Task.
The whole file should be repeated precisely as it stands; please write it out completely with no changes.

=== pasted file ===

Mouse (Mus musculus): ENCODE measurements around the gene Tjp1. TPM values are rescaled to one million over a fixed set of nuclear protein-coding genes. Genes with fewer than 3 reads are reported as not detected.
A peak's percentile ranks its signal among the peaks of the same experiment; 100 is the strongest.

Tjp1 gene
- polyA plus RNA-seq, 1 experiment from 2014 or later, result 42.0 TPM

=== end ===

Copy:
Mouse (Mus musculus): ENCODE measurements around the gene Tjp1. TPM values are rescaled to one million over a fixed set of nuclear protein-coding genes. Genes with fewer than 3 reads are reported as not detected.
A peak's percentile ranks its signal among the peaks of the same experiment; 100 is the strongest.

Tjp1 gene
- polyA plus RNA-seq, 1 experiment from 2014 or later, result 42.0 TPM